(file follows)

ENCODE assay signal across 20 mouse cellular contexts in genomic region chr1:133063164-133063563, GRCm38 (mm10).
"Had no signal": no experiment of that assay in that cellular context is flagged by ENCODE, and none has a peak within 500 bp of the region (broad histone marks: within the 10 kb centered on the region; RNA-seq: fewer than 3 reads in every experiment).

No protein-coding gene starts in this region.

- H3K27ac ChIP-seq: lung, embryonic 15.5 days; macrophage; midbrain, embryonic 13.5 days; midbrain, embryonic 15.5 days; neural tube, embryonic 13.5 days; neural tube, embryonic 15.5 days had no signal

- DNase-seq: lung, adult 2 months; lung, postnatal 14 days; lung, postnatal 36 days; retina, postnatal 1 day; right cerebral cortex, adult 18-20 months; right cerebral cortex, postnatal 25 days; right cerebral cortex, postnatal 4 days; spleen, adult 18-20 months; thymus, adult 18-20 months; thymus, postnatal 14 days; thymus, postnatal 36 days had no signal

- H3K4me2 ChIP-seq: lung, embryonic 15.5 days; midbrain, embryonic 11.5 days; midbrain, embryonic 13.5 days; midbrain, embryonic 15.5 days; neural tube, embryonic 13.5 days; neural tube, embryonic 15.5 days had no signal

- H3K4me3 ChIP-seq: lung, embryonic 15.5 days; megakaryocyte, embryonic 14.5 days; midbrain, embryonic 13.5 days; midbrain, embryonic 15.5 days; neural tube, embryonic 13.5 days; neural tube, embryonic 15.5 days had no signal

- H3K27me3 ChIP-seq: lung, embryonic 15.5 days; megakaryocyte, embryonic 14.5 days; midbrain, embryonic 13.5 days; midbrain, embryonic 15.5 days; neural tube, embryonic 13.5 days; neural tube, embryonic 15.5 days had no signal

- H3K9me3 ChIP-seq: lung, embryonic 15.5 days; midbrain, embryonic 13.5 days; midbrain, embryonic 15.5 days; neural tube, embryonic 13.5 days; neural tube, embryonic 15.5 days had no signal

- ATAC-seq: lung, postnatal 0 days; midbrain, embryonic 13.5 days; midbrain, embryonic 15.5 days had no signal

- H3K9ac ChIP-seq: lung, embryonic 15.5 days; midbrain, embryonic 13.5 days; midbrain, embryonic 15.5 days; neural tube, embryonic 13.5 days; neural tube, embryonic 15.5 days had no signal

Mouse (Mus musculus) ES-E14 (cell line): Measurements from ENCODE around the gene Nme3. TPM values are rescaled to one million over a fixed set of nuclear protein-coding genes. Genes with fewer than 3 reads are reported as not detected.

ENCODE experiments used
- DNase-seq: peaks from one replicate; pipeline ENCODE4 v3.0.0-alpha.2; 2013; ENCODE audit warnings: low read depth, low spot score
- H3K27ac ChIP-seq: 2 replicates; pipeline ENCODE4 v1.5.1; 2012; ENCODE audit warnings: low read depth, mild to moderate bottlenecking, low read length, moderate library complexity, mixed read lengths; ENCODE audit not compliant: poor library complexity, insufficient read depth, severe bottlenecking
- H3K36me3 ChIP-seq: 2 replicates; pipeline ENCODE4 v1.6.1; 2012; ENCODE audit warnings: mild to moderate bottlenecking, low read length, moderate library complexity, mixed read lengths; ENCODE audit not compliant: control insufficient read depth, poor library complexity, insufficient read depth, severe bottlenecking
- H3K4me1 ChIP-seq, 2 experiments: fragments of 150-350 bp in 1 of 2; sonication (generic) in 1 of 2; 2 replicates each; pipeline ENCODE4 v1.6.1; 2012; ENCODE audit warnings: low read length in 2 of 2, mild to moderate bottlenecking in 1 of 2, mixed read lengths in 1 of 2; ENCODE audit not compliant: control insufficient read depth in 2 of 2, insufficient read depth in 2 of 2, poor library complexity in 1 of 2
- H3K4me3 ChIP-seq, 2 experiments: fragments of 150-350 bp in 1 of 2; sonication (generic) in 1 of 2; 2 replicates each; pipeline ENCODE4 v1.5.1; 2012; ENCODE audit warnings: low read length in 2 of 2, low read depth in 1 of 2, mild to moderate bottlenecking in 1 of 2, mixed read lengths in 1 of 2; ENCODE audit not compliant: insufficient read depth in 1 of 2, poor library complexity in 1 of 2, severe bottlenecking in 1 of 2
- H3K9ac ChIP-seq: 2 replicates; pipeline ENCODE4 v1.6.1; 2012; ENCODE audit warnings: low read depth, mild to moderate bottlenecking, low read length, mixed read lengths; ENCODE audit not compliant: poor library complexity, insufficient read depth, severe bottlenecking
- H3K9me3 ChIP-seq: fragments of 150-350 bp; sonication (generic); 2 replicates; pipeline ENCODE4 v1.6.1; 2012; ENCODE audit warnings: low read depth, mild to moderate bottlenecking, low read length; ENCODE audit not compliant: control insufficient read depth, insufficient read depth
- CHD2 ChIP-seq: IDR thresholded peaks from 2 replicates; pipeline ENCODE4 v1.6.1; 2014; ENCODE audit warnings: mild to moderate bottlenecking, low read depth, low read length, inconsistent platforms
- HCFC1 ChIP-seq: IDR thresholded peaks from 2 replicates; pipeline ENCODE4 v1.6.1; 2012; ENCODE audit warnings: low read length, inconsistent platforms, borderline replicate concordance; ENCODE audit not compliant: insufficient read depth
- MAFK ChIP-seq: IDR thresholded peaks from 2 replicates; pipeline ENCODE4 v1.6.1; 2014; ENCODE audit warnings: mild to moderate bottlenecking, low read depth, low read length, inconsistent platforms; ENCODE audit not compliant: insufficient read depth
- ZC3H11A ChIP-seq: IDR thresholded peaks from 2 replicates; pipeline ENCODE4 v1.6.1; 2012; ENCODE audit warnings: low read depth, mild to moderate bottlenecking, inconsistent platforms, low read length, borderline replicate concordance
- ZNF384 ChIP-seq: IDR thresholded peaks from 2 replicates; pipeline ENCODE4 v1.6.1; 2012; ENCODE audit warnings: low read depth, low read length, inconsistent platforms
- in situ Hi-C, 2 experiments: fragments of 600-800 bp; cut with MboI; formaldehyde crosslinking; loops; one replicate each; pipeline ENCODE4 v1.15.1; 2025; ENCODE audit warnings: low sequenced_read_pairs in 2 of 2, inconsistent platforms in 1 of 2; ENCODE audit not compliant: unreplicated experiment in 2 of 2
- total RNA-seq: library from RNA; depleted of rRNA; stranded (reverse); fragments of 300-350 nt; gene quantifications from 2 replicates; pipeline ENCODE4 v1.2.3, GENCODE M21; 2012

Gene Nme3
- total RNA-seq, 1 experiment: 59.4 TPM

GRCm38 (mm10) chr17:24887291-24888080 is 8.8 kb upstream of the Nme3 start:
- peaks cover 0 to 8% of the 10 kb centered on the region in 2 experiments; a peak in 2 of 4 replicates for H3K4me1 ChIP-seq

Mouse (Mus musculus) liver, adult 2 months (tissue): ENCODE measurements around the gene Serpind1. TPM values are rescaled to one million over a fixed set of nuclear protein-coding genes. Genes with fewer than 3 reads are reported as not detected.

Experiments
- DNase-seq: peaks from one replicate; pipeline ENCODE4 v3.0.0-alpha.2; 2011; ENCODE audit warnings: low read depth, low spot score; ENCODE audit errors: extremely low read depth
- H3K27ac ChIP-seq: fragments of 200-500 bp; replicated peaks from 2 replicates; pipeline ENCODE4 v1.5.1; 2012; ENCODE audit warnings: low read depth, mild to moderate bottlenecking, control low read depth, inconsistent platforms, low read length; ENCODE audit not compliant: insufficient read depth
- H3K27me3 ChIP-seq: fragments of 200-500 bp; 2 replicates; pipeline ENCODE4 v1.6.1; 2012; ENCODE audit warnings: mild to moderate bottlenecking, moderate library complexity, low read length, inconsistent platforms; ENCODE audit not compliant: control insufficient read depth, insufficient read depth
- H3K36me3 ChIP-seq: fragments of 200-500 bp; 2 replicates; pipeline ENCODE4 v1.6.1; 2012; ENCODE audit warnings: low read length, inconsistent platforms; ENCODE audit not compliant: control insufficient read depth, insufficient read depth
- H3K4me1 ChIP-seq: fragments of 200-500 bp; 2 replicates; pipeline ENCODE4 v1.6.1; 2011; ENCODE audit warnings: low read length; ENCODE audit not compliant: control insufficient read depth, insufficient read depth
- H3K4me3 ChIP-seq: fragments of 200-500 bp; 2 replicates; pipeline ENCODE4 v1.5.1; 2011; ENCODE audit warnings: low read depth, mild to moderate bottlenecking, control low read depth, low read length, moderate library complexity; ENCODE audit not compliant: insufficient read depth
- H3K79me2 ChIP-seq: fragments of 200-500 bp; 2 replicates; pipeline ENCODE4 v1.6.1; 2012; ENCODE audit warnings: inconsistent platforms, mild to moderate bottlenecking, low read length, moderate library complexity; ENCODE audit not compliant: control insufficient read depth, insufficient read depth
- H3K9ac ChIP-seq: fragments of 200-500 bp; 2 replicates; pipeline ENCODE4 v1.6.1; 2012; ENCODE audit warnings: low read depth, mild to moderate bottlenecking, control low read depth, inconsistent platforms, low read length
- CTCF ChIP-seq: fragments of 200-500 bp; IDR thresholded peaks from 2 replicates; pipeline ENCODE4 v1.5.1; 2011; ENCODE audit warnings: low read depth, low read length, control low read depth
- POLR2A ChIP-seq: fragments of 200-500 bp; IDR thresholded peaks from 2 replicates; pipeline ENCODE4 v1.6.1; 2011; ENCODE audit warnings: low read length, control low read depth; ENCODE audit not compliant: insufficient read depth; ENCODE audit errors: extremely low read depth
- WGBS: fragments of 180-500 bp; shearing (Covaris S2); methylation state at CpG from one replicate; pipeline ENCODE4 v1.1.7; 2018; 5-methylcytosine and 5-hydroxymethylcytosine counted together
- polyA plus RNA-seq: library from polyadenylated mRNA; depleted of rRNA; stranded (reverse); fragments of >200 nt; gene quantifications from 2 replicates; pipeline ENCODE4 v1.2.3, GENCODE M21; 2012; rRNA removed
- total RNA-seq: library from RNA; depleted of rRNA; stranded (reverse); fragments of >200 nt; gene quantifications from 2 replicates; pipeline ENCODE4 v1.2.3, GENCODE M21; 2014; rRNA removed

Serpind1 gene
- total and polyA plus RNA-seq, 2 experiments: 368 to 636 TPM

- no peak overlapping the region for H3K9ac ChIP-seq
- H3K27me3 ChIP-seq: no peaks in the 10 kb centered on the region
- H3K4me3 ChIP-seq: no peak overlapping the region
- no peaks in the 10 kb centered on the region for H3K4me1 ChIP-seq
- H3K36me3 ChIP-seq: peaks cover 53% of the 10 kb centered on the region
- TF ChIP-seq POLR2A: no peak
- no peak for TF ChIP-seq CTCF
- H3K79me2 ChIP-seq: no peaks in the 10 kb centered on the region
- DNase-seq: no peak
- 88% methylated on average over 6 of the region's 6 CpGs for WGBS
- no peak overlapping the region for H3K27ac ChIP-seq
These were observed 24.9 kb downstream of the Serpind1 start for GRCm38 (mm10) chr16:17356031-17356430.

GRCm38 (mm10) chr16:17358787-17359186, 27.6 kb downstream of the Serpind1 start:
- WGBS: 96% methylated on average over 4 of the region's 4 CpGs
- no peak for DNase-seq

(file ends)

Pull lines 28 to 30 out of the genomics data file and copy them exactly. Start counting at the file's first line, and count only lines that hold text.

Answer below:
Gene Nme3
- total RNA-seq, 1 experiment: 59.4 TPM

GRCm38 (mm10) chr17:24887291-24888080 is 8.8 kb upstream of the Nme3 start: